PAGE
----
4. Glenartney. A valley in Perthshire, near Callander; formerly a royal forest. See Map.

6. Benvoirlich. A mountain, nearly 3200 ft. high, rising on the north of Glenartney.


7. Deep-mouth'd bloodhound's, i.e. with a deep voice. Vision of Don Roderick, iii., ‘The deep-mouthed bell of vespers toll'd,' and Shakespeare, Henry VI., II. iv. 12, 'Between two dogs, which hath the deeper mouth.'

II. 3.

Antler'd monarch. Cp. Thomson, Autumn, 1. 427, “the branching monarch of the shades." Antler'd, see Glossary.

5-8. Compare Lord of the Isles, v. iv. 17-19,

"Like deer that, rousing from their lair,

Just shake the dewdrops from their hair
And toss their armed crests aloft;"

and Somerville, The Chase, III. 405,

"The royal stag forsakes

His wonted lair; he shakes his dappled sides,
And tosses high his beamy head, the copse

Beneath his antlers bends.

[ocr errors]

8. Beam'd frontlet. Forehead crested with horns. The 'frontlet' is properly anything worn on the forehead. The beam is the main stem of a stag's horn from which the branches or 'tines' spring. A stag's horns are not usually sufficiently developed to have a beam till the stag is about four years old.

IO. Tainted gale, i.e. gale scented by the approaching hunt. Cp. Thomson, Autumn, 1. 363,

"The spaniel struck

Stiff by the tainted gale."

16. Uam-Var. "Ua-var, as the name is pronounced, or more properly Uaighmor, is a mountain to the north-east of the village of Callander, in Menteith, deriving its name, which signifies the great den, or cavern, from a sort of retreat among the rocks on the south side, said by tradition to have been the abode of a giant."-Scott.


The opening pack. The pack breaking into full cry on view of the stag. 'Opening' is used as a technical hunting term. Cp. Somerville, The Chase,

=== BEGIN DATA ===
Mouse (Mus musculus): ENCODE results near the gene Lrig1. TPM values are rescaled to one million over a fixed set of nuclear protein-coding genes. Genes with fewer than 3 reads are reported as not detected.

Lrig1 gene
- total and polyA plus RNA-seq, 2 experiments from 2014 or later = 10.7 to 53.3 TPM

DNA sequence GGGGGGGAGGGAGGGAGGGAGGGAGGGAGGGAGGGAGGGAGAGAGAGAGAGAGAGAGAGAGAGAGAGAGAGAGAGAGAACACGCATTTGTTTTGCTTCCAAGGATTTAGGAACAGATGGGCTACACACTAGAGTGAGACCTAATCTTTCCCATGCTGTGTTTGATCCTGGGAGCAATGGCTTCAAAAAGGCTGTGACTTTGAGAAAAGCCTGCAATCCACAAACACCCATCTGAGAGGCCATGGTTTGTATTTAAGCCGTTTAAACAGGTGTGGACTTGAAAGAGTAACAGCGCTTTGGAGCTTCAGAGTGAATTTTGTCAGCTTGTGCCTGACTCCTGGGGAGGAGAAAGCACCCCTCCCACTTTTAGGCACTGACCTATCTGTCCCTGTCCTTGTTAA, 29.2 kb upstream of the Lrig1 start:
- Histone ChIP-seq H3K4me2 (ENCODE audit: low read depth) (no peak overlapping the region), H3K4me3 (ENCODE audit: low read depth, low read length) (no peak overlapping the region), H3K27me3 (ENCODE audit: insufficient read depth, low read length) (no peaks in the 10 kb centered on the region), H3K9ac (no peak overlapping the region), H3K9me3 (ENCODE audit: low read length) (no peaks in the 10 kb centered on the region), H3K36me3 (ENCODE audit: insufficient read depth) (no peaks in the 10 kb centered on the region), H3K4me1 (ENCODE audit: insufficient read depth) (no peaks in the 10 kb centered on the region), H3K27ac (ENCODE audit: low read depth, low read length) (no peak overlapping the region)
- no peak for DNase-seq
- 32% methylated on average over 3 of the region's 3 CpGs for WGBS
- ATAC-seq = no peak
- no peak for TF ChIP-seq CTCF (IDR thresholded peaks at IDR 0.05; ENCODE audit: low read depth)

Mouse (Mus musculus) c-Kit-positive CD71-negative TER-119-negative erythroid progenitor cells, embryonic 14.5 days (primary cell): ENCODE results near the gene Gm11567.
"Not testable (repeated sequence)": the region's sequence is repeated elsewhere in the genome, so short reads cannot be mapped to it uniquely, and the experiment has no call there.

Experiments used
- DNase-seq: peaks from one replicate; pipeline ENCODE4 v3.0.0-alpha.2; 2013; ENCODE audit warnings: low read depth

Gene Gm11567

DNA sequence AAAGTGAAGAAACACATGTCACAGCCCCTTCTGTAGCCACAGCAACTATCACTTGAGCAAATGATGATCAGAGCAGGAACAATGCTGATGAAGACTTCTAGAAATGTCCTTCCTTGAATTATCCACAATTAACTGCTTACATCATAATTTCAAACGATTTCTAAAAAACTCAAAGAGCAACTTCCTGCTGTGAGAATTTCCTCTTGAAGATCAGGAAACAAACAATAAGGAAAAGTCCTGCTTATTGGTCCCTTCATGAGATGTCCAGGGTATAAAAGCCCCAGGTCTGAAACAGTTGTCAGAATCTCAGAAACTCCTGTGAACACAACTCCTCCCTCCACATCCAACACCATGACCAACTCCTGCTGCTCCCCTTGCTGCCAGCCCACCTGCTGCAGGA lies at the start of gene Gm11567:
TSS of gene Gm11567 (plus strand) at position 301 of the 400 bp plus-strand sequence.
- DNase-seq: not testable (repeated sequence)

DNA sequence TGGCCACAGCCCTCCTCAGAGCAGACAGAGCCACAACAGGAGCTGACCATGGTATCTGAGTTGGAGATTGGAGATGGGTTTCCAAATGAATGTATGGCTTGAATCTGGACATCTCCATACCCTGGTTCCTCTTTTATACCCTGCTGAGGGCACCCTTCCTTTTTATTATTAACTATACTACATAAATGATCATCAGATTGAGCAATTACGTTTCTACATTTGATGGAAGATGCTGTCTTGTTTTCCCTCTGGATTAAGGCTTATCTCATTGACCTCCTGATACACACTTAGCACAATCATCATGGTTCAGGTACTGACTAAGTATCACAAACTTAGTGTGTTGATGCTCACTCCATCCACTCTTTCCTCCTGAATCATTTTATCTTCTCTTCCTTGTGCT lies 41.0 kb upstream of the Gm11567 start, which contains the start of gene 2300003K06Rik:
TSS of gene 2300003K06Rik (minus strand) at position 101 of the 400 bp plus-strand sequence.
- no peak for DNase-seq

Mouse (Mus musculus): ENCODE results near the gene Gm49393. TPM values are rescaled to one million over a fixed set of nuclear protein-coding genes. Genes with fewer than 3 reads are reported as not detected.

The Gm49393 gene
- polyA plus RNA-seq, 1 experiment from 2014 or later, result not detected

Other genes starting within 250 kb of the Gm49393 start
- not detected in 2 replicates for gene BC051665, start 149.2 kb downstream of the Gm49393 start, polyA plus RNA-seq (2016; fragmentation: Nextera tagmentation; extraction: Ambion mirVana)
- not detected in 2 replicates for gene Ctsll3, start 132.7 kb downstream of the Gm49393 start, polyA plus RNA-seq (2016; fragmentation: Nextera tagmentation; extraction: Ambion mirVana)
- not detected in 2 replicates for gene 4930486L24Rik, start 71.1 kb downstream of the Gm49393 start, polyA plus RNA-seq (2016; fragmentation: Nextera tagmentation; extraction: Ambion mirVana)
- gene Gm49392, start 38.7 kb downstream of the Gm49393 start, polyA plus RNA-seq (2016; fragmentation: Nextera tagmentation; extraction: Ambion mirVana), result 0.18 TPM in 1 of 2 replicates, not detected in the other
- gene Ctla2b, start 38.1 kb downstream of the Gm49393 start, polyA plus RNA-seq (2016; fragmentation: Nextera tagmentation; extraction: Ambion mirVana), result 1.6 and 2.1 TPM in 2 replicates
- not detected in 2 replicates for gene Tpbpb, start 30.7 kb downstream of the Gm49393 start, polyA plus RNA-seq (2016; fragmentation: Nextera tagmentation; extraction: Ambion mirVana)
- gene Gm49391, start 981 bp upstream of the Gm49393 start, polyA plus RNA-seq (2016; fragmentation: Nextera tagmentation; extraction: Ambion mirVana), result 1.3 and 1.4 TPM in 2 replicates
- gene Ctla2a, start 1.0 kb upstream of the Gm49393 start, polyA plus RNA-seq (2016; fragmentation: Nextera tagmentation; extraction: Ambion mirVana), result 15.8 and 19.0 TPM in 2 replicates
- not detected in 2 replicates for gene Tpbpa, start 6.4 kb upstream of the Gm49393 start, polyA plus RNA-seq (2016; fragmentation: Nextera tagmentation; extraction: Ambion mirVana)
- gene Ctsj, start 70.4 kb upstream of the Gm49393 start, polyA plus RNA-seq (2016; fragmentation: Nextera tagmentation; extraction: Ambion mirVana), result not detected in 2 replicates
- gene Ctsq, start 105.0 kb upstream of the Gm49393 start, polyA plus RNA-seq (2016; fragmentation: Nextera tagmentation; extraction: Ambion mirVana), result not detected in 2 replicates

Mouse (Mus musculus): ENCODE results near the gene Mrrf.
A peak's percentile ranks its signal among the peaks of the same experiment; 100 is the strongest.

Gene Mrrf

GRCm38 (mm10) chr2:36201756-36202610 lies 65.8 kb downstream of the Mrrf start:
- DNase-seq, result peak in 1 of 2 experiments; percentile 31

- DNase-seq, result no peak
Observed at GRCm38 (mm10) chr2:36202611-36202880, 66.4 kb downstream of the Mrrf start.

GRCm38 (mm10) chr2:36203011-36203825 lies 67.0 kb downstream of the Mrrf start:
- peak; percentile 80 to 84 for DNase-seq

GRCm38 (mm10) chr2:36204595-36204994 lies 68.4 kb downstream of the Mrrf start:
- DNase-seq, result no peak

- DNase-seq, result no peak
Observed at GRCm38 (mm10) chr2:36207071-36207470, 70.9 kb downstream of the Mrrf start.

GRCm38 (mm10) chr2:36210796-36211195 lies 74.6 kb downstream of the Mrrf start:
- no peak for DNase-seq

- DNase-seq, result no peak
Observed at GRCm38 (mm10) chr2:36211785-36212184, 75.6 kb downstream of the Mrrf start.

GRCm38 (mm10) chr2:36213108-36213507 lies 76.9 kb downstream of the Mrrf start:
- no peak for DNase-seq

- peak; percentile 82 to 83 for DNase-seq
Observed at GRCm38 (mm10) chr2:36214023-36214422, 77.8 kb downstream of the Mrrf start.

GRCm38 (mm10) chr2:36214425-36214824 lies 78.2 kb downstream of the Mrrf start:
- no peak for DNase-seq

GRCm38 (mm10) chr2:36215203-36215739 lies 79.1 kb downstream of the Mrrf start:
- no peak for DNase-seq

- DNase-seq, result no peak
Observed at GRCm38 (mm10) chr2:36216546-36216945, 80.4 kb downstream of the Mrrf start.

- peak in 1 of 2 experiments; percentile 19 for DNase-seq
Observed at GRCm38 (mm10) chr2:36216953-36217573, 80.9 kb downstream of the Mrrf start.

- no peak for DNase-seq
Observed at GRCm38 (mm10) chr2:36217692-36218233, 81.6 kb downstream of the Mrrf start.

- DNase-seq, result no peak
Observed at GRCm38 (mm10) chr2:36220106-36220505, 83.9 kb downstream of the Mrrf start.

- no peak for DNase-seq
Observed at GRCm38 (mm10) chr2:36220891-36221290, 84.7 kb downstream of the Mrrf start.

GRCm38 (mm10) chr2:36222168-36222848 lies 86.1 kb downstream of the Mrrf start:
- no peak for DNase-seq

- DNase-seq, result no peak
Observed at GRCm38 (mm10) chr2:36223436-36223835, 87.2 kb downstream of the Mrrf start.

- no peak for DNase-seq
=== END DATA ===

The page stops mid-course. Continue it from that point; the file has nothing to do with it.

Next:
"The pack wide opening load the trembling air

With various melody."

And Bridal of Triermain, III. xii. 17, "...As when the hound is opening." IV. 3. The cavern, where, &c. See note on II. 16.

7. Stay'd perforce, i.e. obliged to stop. Perforce by force or necessity.

12. Bold burst, i.e. hard run without a check.

V. 4.

Menteith. The district in S.-W. Perthshire watered by the

Teith. The stag is chased from Glenartney southward into the valley of the Teith and then turns westward along the Teith to the Trosachs. 6. Moss morass. Cp. moss-trooper.

8. Lochard or Aberfoyle. Loch Ard is a small lake about five miles south of Loch Katrine. Aberfoyle is a village near the east end of the lake.

10. Loch Achray, between Loch Katrine and Loch Vennachar (see Introduction and Map). Ben Venue is a mountain on the southern side of Loch Katrine. Notice how 'blue' exactly describes the colour of pine-woods seen from a distance.

VI. 1.

'T were long, i.e. it would be a long (or tedious) task.

2. Cambus-More. An estate about two miles from Callander. It was at this time the seat of a family of the name of Buchanan, with whom Scott stayed in 1809 while studying the scenery of the district. 4. Ben-Ledi. A mountain about four miles N.-W. of Callander.


Bochastle's heath. A plain between the east end of Loch Vennachar and Callander. See Map.

6. Teith. A tributary of the Forth rising in Loch Katrine and flowing through Achray and Vennachar. So in v. xii. 3, Scott calls it the 'daughter of three mighty lakes.'

II. Brigg of Turk. A bridge over the stream that comes down Glen-Finlas and joins the Teith between Loch Achray and Loch Vennachar.

VII. 2. Scourge and steel, i.e. whip and spur.


Emboss'd, see G.

7. S. Hubert's breed. ""The hounds which we call Saint Hubert's hounds, are commonly all blacke, yet neuertheless, the race is so mingled at these days, that we find them of all colours......This kind of dogges hath bene dispersed through the counties of Heinault, Lorayne, Flanders, and Burgoyne. They are mighty of body, neuertheless their legges are low and short, likewise they are not swift, although they be very good of sent, hunting chaces which are farre straggled, fearing neither water nor cold, and doe more couet the chaces that smell, as foxes, bore and such like, than other, because they find themselves neither of swiftness nor courage to hunt and kill the chaces that are lighter and swifter. The bloodhounds of this colour proue good, especially those that are cole blacke." The noble Art of Venerie or Hunting, Lond. 1611. 4to. p. 15.'-Scott.

VIII. I. That mountain high. Ben Venue.

7. For the death-wound, 'When the stag turned to bay, the

« AnteriorContinuar »